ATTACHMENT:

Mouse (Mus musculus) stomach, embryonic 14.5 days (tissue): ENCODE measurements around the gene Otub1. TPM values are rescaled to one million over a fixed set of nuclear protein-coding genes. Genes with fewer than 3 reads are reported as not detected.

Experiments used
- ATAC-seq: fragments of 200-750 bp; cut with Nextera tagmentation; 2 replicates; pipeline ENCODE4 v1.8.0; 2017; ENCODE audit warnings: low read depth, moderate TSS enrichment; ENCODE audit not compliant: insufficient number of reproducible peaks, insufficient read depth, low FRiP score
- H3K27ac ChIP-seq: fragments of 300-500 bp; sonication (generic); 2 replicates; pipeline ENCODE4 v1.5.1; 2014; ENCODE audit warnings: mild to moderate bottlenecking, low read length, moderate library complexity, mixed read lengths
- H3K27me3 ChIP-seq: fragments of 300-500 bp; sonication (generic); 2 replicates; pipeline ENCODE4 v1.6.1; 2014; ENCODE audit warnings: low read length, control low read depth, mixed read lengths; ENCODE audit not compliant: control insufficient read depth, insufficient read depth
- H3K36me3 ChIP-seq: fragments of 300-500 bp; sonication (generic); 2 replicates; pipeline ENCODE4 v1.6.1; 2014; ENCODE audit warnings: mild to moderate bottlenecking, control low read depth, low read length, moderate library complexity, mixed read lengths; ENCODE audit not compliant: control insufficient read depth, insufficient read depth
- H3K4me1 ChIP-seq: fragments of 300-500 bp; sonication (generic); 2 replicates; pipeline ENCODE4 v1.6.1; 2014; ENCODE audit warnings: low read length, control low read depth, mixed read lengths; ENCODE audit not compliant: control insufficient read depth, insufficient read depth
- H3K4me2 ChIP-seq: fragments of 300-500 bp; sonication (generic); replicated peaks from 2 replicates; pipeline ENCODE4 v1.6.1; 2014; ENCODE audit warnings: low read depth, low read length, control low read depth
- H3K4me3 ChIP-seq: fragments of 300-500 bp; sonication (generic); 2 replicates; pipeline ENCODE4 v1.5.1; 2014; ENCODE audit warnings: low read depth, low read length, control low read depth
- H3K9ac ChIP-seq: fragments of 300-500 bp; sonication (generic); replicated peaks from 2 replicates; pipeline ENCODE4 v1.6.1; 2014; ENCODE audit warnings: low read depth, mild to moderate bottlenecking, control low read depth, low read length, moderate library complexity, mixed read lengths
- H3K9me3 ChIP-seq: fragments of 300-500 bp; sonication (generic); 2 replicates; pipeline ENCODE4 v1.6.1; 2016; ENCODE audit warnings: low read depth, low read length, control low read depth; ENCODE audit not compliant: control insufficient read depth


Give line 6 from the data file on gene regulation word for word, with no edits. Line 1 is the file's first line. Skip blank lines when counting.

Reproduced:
- H3K36me3 ChIP-seq: fragments of 300-500 bp; sonication (generic); 2 replicates; pipeline ENCODE4 v1.6.1; 2014; ENCODE audit warnings: mild to moderate bottlenecking, control low read depth, low read length, moderate library complexity, mixed read lengths; ENCODE audit not compliant: control insufficient read depth, insufficient read depth